Donna Reed

  1. Susan Peters, Random Harvest, 1941.     First Ann Richards, then Reed were due to be the Kitty, but it was finally Peters who fell for Ronald Colman –  already committed to Greer Garson. Except, due to an accident, he can’t remember her. Sniff, sniff!   
  2. Virginia Grey, Grand Central Murder, 1941.     Due to his cancer and the shock death of his fiancee, Jean Harlow, William Powell called an end to The Thin Man films in ’41. Immediately – and tastlessly – MGM attempted to keep the formula going with another crime-busting couple, the far too stolid Dana Andrews and… well, Reed was dropkicked in favour of Grey. Their Rocky and Sue were miles from Nick and Nora – who thankfully returned to the screen in 19445 when The Thin Man Goes Home.
  3. Susan Peters, Song of Russia, 1943.      The Hollywood Reporter stated that Garbo was a “cinch” for Nadya.  The fact that Peters,  Reed, Kathryn Grayson, Signe Hasso, Hedy Lamarr and Barbara Pearson  were also seen,  underlined  the relative unimportance of the role in the over-egged  slice of (WW11) Soviet propaganda. “Distastefully Communistic,” charged headliner Robert Taylor.  He then joined WWII in the US Navy.
  4. Frances Rafferty, Dragon Seed, 1943.        Insulting! The book had a point – exposing Japanese atrocities in China.  MGM made it a farce, with the unlikeliest-looking Chinese family ever spawned by Hollywood. Taped eyelids for Hepburn, Walter Huston, Aline MacMahon, Akim Tamiroff…  Reed failed to pass her  Eurasian tests. So did Edward Arnold, Fay Bainter, Donald Crisp, Greer Garson, Van Heflin, Hedy Lamarr, Frank Morgan, Walter Pidgeon, Edward G Robinson. Such whitewashing was Hollywood’s racist norm when filming Pearl S Buck books in the 40s – such as Luise Rainer winning an Oscar (instead of Anna May Wong) in The Good Earth,1936, and Louise Thurston in China Sky, 1944 … Until South Pacific’s France Nuyen was Siu Lan in Satan Never Sleeps, when set visitors included myself. In 1961.
  5. Frances Rafferty, Mrs Parkington, 1943.       The 22-year-old Reed was selected as Jane Stilham in the fourth of eight Greer Garson-Walter Pidgeon films.   And then…  not.
  6. June Allyson, Music For Millions, 1944.    Or  Dear Barbara and 100 Girls and a Man, when Susan Peters, Donna Reed,  Lana Turner were  in the mix for Barbara, “scraping a ’cello” (as New York Times critic  Bosley Crowther phrased it) in José Iturbi’s symphony orchestra. O’Brien was the top-billed draw – at seven! Plus Jimmy Durante, with extra, beefed up material due to his breakthrough eight months earlier in Two Girls and a Sailor (also with Allyson).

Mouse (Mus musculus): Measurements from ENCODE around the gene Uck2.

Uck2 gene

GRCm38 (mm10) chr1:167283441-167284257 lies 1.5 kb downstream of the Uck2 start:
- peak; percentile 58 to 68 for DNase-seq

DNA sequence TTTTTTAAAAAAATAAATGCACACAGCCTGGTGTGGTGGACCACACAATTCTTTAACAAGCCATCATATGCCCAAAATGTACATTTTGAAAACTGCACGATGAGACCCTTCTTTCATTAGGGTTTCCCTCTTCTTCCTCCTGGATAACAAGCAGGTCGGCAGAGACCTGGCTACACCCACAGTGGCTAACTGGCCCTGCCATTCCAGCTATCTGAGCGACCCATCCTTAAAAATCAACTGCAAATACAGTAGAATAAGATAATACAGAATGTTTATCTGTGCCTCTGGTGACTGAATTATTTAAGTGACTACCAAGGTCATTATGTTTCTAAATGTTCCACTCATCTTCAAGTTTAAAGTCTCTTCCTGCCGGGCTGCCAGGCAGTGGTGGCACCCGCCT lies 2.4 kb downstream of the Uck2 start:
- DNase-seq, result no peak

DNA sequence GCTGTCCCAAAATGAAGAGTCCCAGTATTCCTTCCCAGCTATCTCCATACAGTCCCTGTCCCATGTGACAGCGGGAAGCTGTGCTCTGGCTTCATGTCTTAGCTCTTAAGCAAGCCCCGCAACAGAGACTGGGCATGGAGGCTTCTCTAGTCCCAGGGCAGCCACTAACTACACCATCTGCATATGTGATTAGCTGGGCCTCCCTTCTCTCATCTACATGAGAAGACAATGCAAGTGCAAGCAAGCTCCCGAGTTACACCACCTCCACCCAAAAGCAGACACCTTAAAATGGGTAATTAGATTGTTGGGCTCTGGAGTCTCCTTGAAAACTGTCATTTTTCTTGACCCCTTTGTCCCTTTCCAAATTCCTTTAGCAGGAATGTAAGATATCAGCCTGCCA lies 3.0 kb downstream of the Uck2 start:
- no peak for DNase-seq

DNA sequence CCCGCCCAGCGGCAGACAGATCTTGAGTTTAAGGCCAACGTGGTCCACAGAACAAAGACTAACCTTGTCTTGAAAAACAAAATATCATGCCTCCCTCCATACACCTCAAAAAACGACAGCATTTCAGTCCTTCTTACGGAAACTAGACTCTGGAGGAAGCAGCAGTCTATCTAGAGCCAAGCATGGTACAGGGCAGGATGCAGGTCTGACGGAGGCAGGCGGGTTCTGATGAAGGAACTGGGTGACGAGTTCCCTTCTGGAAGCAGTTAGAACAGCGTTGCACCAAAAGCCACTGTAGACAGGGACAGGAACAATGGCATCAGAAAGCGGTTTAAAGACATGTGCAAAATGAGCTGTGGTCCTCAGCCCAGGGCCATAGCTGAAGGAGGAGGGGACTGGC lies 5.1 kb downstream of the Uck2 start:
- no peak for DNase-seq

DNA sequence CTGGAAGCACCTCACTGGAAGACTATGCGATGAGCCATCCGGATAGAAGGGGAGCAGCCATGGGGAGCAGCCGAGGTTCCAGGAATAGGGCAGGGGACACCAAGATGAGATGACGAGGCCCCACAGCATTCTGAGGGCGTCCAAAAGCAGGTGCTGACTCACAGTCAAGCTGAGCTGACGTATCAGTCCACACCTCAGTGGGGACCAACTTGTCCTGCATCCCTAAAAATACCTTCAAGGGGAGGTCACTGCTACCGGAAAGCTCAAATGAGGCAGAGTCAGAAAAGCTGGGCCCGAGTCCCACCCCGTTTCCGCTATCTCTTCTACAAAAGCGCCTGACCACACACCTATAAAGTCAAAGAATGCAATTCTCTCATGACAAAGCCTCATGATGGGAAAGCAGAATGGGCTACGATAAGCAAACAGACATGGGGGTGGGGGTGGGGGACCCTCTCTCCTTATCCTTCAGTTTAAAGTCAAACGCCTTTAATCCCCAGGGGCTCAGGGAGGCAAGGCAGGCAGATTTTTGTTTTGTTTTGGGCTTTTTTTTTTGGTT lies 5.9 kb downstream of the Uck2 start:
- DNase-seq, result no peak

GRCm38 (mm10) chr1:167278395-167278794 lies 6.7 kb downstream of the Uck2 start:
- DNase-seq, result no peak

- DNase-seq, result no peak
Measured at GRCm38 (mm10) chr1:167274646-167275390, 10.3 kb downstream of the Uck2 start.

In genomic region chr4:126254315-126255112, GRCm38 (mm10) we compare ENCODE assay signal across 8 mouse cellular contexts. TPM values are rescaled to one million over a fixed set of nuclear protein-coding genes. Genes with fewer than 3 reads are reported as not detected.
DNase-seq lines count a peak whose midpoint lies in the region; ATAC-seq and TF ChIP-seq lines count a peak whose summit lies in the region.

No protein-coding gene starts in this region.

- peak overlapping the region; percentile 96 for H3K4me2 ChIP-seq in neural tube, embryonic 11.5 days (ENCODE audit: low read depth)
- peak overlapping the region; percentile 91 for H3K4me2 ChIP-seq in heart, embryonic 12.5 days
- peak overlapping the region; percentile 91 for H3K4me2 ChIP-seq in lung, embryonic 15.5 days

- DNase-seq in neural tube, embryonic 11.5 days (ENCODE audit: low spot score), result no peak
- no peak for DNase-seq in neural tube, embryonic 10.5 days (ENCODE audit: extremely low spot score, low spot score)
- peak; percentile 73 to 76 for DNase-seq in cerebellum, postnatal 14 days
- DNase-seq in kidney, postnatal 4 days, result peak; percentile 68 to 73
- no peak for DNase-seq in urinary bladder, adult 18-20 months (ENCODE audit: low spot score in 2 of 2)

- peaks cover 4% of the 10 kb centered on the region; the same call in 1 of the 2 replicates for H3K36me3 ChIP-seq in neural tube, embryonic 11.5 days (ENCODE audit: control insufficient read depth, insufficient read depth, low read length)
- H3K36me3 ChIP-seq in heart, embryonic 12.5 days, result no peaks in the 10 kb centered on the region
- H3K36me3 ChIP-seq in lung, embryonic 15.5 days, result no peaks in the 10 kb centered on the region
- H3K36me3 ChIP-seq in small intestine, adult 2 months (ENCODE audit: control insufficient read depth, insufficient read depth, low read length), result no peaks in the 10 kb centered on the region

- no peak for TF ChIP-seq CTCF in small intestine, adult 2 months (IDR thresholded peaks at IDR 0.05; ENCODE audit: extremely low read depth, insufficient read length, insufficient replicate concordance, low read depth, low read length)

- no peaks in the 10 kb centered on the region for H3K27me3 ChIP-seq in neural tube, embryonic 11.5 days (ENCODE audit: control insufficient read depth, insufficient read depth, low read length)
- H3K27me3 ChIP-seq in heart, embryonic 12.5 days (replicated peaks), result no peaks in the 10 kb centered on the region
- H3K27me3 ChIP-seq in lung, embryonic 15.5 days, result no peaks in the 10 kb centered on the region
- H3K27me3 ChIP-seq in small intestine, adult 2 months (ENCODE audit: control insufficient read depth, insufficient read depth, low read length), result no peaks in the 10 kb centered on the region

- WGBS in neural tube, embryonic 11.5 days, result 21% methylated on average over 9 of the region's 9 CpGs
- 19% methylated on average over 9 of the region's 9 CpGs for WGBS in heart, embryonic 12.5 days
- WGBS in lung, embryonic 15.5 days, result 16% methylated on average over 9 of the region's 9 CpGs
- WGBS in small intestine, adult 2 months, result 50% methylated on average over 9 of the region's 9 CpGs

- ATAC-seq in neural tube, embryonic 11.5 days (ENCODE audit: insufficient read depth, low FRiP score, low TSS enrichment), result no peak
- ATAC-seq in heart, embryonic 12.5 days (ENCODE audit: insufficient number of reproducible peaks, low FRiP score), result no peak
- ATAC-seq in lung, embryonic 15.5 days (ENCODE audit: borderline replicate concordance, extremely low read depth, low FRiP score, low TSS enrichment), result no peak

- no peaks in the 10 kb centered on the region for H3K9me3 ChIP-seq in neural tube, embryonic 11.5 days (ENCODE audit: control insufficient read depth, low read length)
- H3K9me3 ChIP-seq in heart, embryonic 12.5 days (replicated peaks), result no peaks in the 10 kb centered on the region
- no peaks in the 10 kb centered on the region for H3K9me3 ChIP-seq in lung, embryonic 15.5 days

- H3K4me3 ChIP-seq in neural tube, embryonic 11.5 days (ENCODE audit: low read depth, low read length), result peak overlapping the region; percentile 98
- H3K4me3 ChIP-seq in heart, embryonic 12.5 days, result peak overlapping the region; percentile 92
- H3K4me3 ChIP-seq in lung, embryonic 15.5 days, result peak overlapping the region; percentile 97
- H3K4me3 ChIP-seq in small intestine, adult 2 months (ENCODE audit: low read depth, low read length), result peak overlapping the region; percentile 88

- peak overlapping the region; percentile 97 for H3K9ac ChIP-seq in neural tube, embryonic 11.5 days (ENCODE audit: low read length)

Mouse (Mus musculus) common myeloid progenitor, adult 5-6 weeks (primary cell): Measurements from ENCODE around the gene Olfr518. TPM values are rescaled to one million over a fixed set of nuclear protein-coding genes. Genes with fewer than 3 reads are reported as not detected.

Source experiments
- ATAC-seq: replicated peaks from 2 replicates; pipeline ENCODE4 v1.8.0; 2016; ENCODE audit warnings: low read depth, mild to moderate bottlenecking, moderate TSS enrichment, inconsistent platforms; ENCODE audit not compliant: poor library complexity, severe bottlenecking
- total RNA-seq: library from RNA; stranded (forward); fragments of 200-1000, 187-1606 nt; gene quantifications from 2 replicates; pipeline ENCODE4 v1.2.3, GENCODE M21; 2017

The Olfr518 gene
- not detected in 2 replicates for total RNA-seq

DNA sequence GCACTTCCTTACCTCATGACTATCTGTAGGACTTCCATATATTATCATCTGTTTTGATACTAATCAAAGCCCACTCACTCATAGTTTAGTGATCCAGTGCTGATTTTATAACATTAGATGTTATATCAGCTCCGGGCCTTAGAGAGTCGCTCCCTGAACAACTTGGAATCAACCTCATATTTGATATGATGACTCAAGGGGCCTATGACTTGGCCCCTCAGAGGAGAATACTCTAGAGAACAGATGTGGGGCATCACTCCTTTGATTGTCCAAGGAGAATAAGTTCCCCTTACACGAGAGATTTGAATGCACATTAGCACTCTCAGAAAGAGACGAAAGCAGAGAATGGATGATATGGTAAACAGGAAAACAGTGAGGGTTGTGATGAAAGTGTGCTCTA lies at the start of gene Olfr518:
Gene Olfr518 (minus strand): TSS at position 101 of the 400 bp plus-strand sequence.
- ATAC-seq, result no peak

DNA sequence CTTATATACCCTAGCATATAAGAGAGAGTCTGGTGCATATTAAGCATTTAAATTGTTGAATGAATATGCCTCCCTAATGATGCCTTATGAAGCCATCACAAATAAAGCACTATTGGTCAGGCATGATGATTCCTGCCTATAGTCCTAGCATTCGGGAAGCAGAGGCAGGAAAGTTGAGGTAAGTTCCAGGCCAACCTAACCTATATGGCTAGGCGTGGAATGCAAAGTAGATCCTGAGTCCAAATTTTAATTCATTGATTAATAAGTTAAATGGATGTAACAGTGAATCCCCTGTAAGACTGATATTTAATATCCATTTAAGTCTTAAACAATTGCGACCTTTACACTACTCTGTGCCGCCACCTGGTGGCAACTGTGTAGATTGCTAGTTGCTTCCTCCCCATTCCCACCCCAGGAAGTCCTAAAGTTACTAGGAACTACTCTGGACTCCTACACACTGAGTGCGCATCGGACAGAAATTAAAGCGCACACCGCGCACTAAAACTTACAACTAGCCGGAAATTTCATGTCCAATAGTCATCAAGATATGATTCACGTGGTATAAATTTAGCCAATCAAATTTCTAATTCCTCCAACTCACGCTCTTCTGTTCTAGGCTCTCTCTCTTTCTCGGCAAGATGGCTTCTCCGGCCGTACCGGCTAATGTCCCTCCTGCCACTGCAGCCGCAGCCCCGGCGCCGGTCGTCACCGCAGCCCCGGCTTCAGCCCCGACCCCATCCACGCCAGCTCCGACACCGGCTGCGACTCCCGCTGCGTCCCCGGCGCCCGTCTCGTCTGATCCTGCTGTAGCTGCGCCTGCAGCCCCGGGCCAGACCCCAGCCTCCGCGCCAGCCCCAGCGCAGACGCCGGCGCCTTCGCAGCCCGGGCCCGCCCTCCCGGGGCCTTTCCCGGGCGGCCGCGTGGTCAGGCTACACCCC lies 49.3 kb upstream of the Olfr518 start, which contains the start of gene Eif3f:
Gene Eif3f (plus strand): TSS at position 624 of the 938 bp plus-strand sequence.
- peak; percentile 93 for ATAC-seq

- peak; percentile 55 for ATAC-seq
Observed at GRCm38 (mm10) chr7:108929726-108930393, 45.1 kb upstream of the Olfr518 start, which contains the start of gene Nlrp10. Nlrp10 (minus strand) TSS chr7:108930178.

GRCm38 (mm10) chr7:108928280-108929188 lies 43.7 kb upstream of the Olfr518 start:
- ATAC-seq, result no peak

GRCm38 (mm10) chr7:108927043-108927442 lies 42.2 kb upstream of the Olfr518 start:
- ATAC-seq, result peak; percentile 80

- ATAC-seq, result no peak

7. Angela Lansbury, The Picture  of Dorian Gray, 1944     Not Donna’s favourite film–making experience. Well, she’d been promised the role of Sybil Vane by director Albert Lewin – yet, somehow, wound up as Gladys Hallward. Thje future Dame Angela saw Lewin and George Cukor on the same day, winning both  Dorian and Gaslight – the  first two of her 112 screen roles.
  8. Arlene Dahl, Scene of the Crime, 1948. Reed had been the original choice for  Gloria – more than  a smidgen  pissed off at being wed to  a cop she never sees, etc. Van Johnson was the husband.  The inexplicable  death of his pardner was the case.
  9. June Allyson, The Stratton Story, 1949.
     true face of James Stewart…  “I was  mad at Jimmy for wrecking my career,  said  Reed. He had replaced Van Johnson in the baseball star’s biopic (“We’d wanted Jimmy from the beginning, he even looked like Monty a little,” recalled Mrs Ethel Stratton) and requested a change of Ellen.  When Donna asked why, she was told:“Jimmy’s fighting for his professional life.”   Reed said: ”What do you think I’m fighting for.”  And she was. “I didn’t work at MGM again. The pictures I made got  worse, except for From Here To Eternity, and my career never did recover.” But that was because neither Donna or her agents capitalised on her Eternity Oscar.   Stewart said he liked Donna, a good actress, but they had no chemistry as man and wife in It’s A Wonderful Life and…  “I hadda have a hit.”

  10. Arlene Dahl, Scene of the Crime, 1949. Originally, or so reported The Hollywood Reporter, Reed was booked to be the wife of a homicide cop – Van Johnson in his one and only film-noir. One can see why.
  11. Anne Baxter, All About Eve,1949
  12. Debra Paget, The Ten Commandments, 1954.
  13. Doe Avedon, Deep In My Heart, 1954.      “To all those who love the music of Sigmund Romberg.”  Musical chairs for Mrs Lillian Harris Romberg  in the star-stuffed bio-musical when Reed had to leave to make The Last Time I Saw Paris.
  14. Shirley MacLaine, Around The World In 80 Days, 1955.       No thank you! Too close to a previous exotic lady, Sacajawea in The Far Horizon, 1954. Producer Mike Todd then  saw Suzanne Alexander, Marla English and  Jacqueline Park. Shirley felt totally miscast her third  movie. And she was! But she was also the hottest new It Girl in town!
  15. Elizabeth Taylor, Giant, 1955.
  16. Dana Wynter, The Invasion of the Body Snatchers, 1956.       Director Don Siegel always denied that the pods represented either Communists or McCarthyists. “It’s just an alien invasion story.”
  17. Debra Paget, Omar Khayyam, 1956.      In the Persian frame for Sharain were Reed, Joan Collins, Yvonne De Carlo and Joanne Dru.  Persia was played  by  the Indio and Palm Springs regions of Southern California.
  18. Angie Dickinson, Rio Bravo, 1958. 
  19. Joanna Pettet,  Welcome To Arrow Beach, 1973.     Or Yellow-Headed Summer  when Pidgepn and Donna Reed were due to be involved  in the el cheao horrorfest from Brut, of all companies. Laurence Harvey’s final film was later re-released as Tender Flesh.  Didn’t help none.


 Birth year: 1921Death year: 1986Other name: Casting Calls:  19